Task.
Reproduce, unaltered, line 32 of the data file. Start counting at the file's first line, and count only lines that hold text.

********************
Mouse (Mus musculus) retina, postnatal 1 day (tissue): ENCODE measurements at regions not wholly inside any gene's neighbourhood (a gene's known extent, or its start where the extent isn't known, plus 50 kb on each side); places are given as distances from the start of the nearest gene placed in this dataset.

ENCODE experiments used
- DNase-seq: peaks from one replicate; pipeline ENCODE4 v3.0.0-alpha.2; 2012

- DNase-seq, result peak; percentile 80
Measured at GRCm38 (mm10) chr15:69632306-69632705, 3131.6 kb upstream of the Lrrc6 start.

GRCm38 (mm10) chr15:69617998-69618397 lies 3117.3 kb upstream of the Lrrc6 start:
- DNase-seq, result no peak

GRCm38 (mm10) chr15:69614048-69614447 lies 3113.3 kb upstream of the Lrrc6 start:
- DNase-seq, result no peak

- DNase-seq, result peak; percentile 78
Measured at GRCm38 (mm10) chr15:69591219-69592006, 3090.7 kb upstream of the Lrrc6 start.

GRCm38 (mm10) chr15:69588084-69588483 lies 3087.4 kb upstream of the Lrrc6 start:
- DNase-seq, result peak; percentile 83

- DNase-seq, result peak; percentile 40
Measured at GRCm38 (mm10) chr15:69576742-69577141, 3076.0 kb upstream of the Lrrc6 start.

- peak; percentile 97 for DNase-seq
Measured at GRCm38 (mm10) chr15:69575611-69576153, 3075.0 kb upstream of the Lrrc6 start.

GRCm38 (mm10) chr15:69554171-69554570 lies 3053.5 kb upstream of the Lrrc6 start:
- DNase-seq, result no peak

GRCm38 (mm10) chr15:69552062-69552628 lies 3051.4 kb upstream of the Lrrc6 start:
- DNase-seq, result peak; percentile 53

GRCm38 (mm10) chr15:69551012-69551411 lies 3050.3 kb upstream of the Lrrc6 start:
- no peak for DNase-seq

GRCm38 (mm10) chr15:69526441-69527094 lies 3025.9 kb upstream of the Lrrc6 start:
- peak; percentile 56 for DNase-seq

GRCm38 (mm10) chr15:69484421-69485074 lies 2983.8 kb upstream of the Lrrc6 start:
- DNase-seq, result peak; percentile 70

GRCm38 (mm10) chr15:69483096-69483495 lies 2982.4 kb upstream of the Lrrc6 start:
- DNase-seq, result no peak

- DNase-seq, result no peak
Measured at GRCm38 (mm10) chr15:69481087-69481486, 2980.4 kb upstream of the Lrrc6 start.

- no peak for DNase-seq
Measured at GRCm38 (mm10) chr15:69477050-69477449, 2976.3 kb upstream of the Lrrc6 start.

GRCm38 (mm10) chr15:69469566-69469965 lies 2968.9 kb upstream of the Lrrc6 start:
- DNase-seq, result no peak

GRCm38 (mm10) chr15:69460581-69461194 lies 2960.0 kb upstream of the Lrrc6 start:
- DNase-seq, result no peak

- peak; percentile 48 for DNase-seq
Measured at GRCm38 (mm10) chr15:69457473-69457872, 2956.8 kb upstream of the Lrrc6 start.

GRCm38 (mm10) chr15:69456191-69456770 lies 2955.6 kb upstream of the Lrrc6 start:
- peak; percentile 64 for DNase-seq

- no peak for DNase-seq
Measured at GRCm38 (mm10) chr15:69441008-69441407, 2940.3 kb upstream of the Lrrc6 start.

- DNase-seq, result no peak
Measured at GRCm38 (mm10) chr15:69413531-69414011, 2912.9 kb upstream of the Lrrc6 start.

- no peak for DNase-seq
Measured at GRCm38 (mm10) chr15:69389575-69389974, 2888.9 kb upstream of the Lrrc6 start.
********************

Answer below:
- no peak for DNase-seq